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To Plan A Trip

June 2024
1min read


For information on the island’s attractions and hotels, call the CuraÇao Tourist Board in the United States (1-800-332-8266). From a variety of accommodations—ranging from guesthouses to j large resorts and even including a converted landhuis (Cas Abao)—I selected two. Each turned out, in its way, to be the perfect choice.

The Avila Beach Hotel, on a pretty, if small, strip of beach on the outskirts of town, is built around an eighteenthcentury governor’s mansion. A string of newer beachfront villas in a traditional Dutch style features larger, more elegantly furnished rooms, but nothing could be more pleasant than my thirdfloor room in the old wing, opening onto a loggia and open too to the sights and sounds of the sea just below. It was clear right away that the Avila Beach is the hotel of choice for the Dutch tourists who fill the island in search of winter sun and in some cases come to CuraÇao to explore family histories (Oil 5999 614377).

I spent one night in the heart of town at the Otrabanda Hotel (Oil 5999 627400), known as a stopping place for business people and for tourists on frugal budgets. A charming peaked-roof, pale blue structure edging the water on the Otrabanda (which translates as “other side”), the hotel is a great place for enjoying all the best views the town has to offer. From the picture windows of my small but comfortable room I could spy the lineup of buildings on Handelskade that is CuraÇao’s favorite image, and I could watch its endlessly active Queen Emma Bridge, which spans the harbor. Five hundred feet long and built on pontoons, the bridge was an 1888 design of the U.S. consul L. B, Smith, who made an enormous impact on the island. The Maine native was the first person to import ice, and he modernized CuraÇao’s water distribution and brought electrification. The bridge, rebuilt in 1939, is powered by two ship’s engines. Many times a day it swings on a ninety-degree arc from the Punda side to latch onto the sea wall on the Otrabanda side, opening the channel to allow ship traffic of every kind in and out of the harbor. When the bridge isn’t open, a free ferry transports people back and forth.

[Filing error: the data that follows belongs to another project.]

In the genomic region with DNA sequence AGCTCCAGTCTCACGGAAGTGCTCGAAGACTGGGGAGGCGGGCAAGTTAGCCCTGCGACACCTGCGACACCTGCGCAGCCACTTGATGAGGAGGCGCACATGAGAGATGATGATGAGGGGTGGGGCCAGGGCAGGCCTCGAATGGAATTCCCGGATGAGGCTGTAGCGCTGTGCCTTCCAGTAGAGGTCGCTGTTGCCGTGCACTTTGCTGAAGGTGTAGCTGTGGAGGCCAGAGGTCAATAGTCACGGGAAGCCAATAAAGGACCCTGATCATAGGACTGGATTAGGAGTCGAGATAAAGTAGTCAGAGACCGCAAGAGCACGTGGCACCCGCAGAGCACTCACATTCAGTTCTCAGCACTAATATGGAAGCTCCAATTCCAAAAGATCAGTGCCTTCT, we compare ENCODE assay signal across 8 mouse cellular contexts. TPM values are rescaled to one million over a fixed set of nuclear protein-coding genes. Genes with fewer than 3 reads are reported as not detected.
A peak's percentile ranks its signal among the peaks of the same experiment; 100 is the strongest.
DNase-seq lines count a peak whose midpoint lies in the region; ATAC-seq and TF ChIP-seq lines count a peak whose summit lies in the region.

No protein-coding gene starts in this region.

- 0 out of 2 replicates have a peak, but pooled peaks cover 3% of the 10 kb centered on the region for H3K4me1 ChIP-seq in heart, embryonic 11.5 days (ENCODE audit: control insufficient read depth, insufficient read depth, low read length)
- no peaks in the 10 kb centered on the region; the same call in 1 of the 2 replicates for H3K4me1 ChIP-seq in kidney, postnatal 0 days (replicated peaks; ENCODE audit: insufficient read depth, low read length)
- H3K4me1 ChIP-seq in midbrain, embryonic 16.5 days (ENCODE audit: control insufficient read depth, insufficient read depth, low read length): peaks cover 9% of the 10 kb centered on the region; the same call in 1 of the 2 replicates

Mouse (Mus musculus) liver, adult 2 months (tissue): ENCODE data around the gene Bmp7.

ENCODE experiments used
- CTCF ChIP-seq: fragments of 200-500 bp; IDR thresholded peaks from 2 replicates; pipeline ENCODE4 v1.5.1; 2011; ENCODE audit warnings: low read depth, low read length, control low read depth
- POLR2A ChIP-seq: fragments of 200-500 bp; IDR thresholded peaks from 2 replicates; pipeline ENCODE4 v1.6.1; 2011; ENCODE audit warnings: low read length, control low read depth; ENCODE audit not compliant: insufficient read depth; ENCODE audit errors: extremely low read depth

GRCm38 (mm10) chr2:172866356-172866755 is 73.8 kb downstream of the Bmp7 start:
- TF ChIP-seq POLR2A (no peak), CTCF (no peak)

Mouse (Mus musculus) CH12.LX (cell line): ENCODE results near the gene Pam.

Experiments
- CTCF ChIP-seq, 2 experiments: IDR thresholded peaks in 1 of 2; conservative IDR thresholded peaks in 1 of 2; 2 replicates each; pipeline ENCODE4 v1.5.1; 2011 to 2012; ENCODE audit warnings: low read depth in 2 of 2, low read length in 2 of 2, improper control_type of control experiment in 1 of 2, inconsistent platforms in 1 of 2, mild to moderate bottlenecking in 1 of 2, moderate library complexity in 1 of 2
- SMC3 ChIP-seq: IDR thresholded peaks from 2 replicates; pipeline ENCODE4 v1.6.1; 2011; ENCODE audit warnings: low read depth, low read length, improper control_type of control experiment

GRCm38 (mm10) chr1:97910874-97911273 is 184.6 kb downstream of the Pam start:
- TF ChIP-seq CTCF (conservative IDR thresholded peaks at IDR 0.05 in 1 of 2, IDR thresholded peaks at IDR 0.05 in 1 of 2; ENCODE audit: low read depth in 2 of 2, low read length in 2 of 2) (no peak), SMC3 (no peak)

Thirty years ago CuraÇao was a major stopping place for cruise ships, and in the last few years the port has started to make a comeback. From the Otrabanda Hotel’s terrace I watched the huge Seawind Crown nose her way down the bay and out to open seas. I wondered who had the better deal: the passengers, who packed the decks for a last look at what a travel writer of 1908 described as a “little Dutch village,” or those on shore, who saw them off while relaxing in waterfront cafés, with CuraÇao days still to come.

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